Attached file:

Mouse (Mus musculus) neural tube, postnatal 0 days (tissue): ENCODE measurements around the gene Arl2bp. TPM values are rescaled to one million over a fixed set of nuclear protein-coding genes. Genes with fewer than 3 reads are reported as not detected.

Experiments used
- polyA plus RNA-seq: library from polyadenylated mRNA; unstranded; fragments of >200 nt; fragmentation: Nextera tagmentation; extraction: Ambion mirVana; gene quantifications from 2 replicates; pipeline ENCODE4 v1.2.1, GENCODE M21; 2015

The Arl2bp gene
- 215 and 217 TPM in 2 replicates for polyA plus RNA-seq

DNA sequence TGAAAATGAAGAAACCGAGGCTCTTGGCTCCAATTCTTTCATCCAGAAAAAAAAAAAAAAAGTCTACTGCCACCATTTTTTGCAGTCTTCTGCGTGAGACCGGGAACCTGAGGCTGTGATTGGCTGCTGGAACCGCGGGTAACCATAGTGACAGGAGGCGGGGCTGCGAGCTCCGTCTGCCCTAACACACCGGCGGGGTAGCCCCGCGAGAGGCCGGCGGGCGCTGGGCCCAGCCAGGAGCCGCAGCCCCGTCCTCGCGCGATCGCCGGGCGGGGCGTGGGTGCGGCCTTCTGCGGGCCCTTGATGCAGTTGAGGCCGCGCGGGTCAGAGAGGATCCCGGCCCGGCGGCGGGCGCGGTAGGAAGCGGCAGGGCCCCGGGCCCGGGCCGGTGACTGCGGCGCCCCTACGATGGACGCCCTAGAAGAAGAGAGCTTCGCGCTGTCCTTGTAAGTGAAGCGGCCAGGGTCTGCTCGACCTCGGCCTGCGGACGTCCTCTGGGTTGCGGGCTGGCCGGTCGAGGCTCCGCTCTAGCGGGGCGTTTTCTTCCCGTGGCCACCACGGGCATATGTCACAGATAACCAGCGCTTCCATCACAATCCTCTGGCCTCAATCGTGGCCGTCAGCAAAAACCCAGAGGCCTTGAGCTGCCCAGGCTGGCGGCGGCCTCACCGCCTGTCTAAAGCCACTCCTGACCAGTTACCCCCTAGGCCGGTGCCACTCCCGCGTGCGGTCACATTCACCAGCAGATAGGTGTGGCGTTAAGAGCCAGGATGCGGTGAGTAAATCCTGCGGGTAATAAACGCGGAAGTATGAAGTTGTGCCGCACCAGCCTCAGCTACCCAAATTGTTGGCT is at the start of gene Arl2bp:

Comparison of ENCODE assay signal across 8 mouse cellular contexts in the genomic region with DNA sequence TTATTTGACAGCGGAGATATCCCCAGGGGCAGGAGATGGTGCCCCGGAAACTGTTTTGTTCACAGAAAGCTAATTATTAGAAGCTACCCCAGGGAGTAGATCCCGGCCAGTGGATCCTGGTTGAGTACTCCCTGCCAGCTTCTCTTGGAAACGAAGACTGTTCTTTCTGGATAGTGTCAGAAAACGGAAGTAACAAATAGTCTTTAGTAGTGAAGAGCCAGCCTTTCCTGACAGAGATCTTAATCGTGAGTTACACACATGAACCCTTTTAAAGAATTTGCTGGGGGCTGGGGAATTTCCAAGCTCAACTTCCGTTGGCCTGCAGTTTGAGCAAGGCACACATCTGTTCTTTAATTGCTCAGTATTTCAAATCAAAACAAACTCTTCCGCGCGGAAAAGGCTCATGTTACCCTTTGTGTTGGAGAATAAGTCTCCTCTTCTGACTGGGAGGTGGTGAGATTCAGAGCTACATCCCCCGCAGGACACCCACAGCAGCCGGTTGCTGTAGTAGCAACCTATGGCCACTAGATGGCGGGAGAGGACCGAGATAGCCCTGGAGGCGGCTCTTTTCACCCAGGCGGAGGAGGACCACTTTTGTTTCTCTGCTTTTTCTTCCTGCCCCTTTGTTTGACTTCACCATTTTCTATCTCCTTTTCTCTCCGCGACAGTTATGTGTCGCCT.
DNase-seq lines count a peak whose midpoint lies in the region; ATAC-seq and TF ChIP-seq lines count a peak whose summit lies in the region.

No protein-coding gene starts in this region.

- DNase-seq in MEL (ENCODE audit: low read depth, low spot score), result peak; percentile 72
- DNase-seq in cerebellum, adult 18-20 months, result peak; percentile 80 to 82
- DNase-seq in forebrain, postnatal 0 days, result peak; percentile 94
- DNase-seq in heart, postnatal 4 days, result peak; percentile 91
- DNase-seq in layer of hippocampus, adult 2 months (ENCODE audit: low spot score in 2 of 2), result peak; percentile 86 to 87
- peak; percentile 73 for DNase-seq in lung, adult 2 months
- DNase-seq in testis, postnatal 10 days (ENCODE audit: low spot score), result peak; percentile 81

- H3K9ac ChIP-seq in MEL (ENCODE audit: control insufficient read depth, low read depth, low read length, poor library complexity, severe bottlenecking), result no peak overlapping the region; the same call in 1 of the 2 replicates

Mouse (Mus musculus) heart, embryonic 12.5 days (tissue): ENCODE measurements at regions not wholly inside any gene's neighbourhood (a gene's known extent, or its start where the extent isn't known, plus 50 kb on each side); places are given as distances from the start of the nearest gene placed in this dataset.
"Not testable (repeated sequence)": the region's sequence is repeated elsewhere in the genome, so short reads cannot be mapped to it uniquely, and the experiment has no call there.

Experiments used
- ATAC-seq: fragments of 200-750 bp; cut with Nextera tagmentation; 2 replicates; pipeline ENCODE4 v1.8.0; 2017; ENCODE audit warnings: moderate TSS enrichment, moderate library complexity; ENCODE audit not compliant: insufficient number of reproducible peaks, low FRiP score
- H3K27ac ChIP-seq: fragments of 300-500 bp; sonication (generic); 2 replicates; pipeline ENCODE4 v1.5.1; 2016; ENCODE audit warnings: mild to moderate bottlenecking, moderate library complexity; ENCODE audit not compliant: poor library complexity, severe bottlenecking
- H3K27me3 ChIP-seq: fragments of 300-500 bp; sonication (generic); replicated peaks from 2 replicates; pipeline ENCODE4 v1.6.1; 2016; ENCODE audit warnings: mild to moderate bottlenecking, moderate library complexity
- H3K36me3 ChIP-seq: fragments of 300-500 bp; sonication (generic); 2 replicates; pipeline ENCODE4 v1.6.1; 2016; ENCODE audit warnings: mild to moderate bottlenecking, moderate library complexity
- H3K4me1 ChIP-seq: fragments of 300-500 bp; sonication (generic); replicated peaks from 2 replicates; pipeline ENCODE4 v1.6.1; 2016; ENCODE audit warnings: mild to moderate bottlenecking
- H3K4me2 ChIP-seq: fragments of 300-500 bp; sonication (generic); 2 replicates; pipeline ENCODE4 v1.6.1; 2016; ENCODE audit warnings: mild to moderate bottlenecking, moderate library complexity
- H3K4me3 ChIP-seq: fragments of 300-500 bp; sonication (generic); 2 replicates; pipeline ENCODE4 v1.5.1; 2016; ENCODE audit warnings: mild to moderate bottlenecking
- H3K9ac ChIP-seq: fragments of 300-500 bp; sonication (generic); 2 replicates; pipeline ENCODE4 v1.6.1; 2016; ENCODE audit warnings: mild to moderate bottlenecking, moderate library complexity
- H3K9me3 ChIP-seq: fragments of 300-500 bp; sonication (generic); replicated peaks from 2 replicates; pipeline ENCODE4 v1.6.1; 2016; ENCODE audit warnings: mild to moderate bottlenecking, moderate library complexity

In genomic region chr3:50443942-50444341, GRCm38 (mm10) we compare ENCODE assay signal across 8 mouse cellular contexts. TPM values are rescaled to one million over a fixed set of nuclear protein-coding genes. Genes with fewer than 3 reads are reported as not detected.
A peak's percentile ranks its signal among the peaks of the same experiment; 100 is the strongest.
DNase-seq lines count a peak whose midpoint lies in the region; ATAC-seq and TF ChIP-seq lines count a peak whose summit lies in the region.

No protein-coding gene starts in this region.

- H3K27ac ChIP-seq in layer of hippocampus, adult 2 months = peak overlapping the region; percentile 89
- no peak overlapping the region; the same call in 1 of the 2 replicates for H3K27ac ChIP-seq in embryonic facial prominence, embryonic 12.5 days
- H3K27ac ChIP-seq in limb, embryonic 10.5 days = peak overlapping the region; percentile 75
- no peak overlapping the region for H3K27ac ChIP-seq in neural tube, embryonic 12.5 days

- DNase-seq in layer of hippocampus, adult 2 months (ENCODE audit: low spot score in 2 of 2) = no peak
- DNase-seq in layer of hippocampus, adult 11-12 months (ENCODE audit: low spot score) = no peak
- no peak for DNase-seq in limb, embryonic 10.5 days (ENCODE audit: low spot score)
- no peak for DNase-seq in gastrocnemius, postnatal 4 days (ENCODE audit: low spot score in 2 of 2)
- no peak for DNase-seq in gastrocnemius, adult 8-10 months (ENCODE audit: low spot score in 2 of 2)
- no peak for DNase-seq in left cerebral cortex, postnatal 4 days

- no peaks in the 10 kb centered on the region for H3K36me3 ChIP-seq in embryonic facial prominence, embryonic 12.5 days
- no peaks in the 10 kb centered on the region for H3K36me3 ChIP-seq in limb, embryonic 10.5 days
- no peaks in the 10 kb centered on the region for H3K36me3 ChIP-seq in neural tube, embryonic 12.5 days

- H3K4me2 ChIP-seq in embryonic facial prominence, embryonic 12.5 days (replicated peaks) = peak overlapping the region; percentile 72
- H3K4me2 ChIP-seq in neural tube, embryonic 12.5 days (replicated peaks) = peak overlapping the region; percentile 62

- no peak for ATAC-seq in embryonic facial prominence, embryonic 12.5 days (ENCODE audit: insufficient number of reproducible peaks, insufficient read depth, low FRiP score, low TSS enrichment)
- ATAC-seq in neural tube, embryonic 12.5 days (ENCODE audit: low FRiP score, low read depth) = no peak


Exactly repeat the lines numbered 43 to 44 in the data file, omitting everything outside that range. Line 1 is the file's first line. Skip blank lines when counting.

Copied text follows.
- no peak for DNase-seq in left cerebral cortex, postnatal 4 days

- no peaks in the 10 kb centered on the region for H3K36me3 ChIP-seq in embryonic facial prominence, embryonic 12.5 days